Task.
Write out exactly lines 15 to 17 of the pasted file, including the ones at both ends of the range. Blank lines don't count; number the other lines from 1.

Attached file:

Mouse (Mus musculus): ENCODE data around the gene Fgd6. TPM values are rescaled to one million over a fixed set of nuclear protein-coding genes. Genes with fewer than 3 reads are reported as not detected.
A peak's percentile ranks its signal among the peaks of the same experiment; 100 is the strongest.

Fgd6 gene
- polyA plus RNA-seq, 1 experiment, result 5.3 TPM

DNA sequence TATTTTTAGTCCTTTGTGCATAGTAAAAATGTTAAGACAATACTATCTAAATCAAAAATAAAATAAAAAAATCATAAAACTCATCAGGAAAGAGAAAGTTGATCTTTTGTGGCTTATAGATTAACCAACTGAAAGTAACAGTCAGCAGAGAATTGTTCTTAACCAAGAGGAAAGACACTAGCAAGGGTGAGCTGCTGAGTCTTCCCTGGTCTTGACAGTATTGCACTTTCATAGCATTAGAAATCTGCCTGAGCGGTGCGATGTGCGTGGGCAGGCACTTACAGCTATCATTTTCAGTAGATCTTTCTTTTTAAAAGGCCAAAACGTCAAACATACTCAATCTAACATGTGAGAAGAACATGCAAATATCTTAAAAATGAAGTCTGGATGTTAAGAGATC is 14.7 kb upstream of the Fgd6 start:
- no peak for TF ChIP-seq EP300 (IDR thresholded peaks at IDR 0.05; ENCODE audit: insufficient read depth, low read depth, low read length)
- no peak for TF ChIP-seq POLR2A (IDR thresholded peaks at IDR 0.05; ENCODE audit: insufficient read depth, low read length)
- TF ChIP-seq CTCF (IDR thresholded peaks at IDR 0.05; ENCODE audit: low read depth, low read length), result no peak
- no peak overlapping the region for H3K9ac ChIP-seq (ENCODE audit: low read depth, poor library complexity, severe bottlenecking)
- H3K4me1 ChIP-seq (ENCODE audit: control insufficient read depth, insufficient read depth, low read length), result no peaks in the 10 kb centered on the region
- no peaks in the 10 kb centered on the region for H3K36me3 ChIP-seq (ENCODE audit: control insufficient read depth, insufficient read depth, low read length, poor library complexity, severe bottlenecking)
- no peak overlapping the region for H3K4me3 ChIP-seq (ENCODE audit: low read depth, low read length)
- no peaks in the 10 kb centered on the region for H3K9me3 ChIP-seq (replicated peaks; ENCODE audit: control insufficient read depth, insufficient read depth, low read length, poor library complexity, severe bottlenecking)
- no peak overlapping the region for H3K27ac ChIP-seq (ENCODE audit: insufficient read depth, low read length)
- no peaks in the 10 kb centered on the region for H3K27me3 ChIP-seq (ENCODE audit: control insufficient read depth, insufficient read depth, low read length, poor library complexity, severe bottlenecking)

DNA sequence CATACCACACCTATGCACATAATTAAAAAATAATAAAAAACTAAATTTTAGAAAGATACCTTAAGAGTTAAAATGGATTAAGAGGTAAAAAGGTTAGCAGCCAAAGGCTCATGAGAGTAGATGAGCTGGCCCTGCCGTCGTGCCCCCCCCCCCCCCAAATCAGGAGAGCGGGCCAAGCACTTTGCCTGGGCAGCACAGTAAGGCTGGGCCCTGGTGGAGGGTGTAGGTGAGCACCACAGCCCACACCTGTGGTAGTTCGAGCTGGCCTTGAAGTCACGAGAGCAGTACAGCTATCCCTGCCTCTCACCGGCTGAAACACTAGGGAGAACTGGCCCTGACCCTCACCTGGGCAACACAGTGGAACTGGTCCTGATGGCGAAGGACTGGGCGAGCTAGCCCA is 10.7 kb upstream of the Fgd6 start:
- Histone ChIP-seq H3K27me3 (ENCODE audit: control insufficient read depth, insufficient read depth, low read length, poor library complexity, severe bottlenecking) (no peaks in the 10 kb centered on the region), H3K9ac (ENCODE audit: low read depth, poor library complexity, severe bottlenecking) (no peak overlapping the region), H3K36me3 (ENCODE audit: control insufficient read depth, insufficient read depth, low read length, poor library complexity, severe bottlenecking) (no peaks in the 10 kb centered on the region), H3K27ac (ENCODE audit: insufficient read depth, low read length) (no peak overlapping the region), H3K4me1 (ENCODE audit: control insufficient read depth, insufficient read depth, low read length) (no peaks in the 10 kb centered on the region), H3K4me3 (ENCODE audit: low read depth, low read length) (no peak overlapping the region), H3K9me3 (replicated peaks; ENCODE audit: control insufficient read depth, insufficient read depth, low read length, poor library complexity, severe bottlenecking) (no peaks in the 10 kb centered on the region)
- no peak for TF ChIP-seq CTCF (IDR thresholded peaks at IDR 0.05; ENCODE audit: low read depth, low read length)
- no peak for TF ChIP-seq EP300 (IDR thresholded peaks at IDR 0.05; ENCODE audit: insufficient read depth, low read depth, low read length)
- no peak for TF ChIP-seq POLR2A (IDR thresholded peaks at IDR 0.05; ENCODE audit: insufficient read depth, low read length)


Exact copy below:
- no peaks in the 10 kb centered on the region for H3K27me3 ChIP-seq (ENCODE audit: control insufficient read depth, insufficient read depth, low read length, poor library complexity, severe bottlenecking)

DNA sequence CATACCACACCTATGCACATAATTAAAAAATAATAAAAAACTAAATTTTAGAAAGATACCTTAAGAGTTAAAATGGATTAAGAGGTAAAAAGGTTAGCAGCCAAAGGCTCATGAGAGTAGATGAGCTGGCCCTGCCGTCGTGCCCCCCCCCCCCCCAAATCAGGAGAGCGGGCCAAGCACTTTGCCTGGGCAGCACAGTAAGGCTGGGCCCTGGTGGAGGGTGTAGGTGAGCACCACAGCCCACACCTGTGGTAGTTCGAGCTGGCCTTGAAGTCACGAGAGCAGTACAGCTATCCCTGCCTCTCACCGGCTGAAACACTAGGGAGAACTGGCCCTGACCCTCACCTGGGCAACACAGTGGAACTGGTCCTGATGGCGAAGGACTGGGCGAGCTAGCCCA is 10.7 kb upstream of the Fgd6 start:
- Histone ChIP-seq H3K27me3 (ENCODE audit: control insufficient read depth, insufficient read depth, low read length, poor library complexity, severe bottlenecking) (no peaks in the 10 kb centered on the region), H3K9ac (ENCODE audit: low read depth, poor library complexity, severe bottlenecking) (no peak overlapping the region), H3K36me3 (ENCODE audit: control insufficient read depth, insufficient read depth, low read length, poor library complexity, severe bottlenecking) (no peaks in the 10 kb centered on the region), H3K27ac (ENCODE audit: insufficient read depth, low read length) (no peak overlapping the region), H3K4me1 (ENCODE audit: control insufficient read depth, insufficient read depth, low read length) (no peaks in the 10 kb centered on the region), H3K4me3 (ENCODE audit: low read depth, low read length) (no peak overlapping the region), H3K9me3 (replicated peaks; ENCODE audit: control insufficient read depth, insufficient read depth, low read length, poor library complexity, severe bottlenecking) (no peaks in the 10 kb centered on the region)